Lynx, WNBA Prepare For Arrival Of Brittney Griner

Alex Conover
Wolves Editorial Associate

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The legend began in 2007 with a YouTube video.

Still to this day, a quick search for “Houston girl dunking” brings up a clip of a skinny sophomore at Nimitz High School who effortlessly shows off her stuffing abilities. That particular video has six million views and counting; another clip mentions that college coaches are already keeping their eye on the sophomore with eye-popping capabilities as a young, female basketball player.

Now, after four standout years at Baylor—including an NCAA championship—Brittney Griner will enter the WNBA Draft this month. And the rest of the league is preparing for the impending impact.

She is predicted as the consensus No. 1 overall pick going to the Phoenix Mercury when the draft begins on April 15 at 7 p.m. on ESPN2.

“You want to be prepared to compete against Brittney Griner,” Lynx head coach Cheryl Reeve said. “That’s going to be hard to do in one fell swoop. You’ve got to decide your best attack in combating her; you can play small ball and stay away from her, or you can try to go big and physically compete with her. We’re not really there yet on a decision.”

Reeve made it abundantly clear that Griner will be a member of the Phoenix Mercury. When asked if the franchise would ever trade that pick, Reeve quickly replied, “Not for anything.” Teams across the league are already looking at Phoenix’s roster and evaluating it while assuming that Griner is a member of the Mercury.

For the Lynx, there is a little more urgency. They will be facing Phoenix plenty of times as co-members of the Western Conference, and Reeve’s eyes are dead set on her team building a playoff-bound resumé during the regular season.

“We know that we play them five times in the first six weeks, and so our training camp is going to be very geared towards preparation for playing those games,” Reeve said. “That’s an important tie-break, what we did in those five games is going to be very important. It comes down to home-court advantage.”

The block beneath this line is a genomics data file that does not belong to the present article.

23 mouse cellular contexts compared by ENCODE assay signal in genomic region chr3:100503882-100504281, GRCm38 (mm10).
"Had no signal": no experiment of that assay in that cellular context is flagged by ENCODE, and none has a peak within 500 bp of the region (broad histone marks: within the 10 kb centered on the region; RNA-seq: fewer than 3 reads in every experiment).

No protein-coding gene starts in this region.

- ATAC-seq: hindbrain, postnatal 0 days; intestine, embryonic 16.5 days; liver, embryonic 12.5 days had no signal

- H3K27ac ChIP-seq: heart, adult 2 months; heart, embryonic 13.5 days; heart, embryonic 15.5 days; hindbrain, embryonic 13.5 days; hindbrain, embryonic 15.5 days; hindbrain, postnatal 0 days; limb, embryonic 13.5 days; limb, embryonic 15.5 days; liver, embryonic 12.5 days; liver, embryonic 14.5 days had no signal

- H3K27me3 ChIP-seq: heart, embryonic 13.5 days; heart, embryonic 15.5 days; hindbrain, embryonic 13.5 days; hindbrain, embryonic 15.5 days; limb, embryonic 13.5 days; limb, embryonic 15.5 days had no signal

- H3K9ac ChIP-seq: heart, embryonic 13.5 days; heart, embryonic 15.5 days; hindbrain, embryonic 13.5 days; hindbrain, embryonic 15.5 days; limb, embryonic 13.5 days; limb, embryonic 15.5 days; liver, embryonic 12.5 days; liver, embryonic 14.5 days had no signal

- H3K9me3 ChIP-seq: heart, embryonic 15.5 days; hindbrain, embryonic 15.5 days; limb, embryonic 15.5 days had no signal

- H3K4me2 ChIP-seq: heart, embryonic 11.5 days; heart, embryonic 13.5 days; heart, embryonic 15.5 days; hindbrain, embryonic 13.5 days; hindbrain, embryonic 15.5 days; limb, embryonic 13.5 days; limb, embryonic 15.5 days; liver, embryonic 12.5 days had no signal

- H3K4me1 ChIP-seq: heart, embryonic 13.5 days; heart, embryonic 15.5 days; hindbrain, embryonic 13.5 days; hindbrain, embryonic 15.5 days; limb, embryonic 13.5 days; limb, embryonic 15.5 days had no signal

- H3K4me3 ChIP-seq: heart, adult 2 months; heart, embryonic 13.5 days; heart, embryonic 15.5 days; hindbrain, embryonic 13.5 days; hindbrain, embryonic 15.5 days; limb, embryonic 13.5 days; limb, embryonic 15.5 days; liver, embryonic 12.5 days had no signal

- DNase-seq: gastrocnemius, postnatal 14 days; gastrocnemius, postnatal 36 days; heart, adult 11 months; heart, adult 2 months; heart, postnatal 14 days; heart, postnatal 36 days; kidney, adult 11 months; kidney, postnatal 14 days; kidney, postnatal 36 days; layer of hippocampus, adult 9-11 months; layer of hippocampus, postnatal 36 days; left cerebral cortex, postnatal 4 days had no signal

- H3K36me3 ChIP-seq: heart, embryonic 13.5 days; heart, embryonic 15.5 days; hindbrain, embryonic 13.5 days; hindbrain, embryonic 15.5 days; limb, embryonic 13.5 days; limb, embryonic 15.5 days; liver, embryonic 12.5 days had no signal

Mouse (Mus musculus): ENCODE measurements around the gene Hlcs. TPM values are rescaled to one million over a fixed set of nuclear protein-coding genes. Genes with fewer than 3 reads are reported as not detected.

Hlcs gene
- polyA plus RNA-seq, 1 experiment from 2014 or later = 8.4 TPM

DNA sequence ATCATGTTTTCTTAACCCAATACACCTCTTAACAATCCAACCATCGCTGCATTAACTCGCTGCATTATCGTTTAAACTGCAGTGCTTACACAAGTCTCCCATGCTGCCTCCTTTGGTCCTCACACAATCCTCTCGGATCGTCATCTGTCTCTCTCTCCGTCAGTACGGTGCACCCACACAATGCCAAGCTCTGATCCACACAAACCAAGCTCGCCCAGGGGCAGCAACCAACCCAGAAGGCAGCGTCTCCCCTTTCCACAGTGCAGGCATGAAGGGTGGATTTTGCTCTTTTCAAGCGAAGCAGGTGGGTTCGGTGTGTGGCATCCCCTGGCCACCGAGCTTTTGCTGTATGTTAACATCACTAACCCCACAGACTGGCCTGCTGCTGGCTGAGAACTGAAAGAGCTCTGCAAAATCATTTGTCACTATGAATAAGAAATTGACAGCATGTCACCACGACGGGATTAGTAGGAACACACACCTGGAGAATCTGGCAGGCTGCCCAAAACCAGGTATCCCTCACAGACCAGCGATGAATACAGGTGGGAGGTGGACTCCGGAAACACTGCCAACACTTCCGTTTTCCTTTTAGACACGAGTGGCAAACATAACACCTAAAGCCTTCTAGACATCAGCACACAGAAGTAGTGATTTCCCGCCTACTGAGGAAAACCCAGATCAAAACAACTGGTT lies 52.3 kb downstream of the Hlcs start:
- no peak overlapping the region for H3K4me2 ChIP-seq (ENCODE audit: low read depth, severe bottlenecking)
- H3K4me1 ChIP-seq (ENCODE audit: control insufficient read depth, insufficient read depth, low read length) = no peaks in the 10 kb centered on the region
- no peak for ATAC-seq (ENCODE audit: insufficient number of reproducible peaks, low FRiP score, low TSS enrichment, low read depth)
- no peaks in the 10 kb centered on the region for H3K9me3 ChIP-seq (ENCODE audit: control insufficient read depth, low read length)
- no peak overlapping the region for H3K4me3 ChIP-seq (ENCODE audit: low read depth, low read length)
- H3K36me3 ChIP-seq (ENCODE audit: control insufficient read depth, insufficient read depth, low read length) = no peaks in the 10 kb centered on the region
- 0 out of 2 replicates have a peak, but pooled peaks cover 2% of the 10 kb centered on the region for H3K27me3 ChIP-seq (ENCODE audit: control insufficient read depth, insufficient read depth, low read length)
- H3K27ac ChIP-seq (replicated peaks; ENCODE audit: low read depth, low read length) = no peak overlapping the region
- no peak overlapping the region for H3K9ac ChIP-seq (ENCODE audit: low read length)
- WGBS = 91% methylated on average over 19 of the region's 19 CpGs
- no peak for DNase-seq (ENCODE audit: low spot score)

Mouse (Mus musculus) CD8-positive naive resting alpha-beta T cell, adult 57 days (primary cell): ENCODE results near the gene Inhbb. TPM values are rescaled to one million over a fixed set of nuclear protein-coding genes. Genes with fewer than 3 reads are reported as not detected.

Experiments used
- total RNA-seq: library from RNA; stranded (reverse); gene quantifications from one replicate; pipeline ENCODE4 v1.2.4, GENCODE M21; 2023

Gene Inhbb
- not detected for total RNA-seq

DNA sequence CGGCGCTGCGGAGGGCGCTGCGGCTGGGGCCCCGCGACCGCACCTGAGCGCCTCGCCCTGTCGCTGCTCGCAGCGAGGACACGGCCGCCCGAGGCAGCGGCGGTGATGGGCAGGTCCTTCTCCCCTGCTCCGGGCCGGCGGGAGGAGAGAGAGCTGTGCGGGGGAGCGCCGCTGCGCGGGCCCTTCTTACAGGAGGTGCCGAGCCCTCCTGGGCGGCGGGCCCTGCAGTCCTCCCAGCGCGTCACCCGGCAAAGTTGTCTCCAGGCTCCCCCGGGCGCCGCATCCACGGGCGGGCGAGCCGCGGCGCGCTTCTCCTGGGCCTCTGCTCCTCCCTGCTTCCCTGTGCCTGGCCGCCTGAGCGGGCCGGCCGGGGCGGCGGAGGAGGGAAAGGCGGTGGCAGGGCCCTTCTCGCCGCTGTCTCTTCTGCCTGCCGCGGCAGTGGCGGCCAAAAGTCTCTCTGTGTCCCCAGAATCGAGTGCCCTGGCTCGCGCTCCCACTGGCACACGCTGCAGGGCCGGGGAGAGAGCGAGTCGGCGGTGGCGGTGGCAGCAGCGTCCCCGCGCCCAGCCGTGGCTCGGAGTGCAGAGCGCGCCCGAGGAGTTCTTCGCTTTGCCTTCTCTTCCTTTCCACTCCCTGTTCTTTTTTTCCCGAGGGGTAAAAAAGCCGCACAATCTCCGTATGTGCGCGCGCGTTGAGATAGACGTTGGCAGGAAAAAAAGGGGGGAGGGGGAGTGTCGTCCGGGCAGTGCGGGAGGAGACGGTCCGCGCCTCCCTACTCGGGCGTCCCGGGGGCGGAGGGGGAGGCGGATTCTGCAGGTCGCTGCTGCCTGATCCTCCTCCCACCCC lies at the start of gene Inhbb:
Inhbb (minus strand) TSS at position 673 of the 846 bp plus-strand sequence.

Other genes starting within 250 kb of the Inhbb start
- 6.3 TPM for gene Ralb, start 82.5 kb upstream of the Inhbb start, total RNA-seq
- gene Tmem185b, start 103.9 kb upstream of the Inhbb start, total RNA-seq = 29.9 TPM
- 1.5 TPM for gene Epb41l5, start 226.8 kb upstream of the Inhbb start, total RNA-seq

Looking at the Lynx roster, nobody has the size to match Griner. They will have to use different tactics, like double-teams, to work against her.

“Well from a size standpoint we’ve got some issues, because our biggest player is Amber Harris,” Reeve said of her 6-foot-5 forward. “I think she’s best suited with the physical attributes. She’s athletic and she’s long. I think Devereaux Peters has the most fight in her. Jessica Adair with her size and agility will be really interesting, I think the others are probably at a little bit of a disadvantage giving up six, seven inches.”

The dunks might be the flashiest part of Griner’s game, but a rule against defensive 3-seconds in the lane has already been established in the WNBA to try and equalize her innate blocking ability. This isn’t just any normal defender—this is a player who blocked more shots as a junior than any Division I team combined that season.

“You might as well call it the ‘Brittney Griner Rule,’” Reeve said. “It was something that during the course of last season, anticipating and watching Brittney even more, it was something we knew we were going to go for.”

Predictably, the only team to vote against the rule was Phoenix. And you can’t blame them; their coaching staff will still teach Griner how to work around the rule and get her fair share of shot rejections.

“[Phoenix coach] Corey Gaines has some NBA background, he participates on the Suns side,” Reeve said. “He has an understanding of ‘defensive 3’ and how to teach it, how to still get the job done from a shot-blocking standpoint. But I do think it’s going to impact her a little bit.”

On the offensive end, Griner isn’t the first scoring phenom from the college game to enter the WNBA. But none of the big names in the past have had size like she has.

“If you look at the last five or so years with Candace Parker, [Diana] Taurasi, Maya Moore,” Reeve said, “I think what you saw with each of those big names is that there is an adjustment period coming into our league. The difference between Brittney Griner and those players is the physical size; I think that will allow her to be successful right away.”

The scary thing about Griner’s offensive game is how it continues to expand. Her shooting range—even with her back to the hoop—has stretched out to 12 feet, and although she prefers shooting over her right shoulder, she is working on becoming more versatile.

“I haven’t seen much in a face-up game where she’s picking-and-popping or catching and shooting,” Reeve said. “I know she’s talked about that’s something she’s working on; she’ll need that in our league. Every post player has to be able to go 15 feet.”

And then... there’s the dunking.

Some might say two points are two points any way you can get them. But for women’s basketball, this is a big deal. Other players have dunked in the WNBA, but none have come even close to the frequency that Griner has been pulling off since high school.

“We have a lot of fans that love the WNBA because we play below the rim,” Reeve said, “but there seems to be another pool of fans that really enjoy the high-flying dunking. So I think to attract additional fans that maybe enjoy that part of it, that will be fun to see her impact there.

“I’m not necessarily looking forward to seeing it happening against us,” she added with a smile. “I don’t mind watching the highlights, but we’re certainly going to guard against it happening on our watch.”


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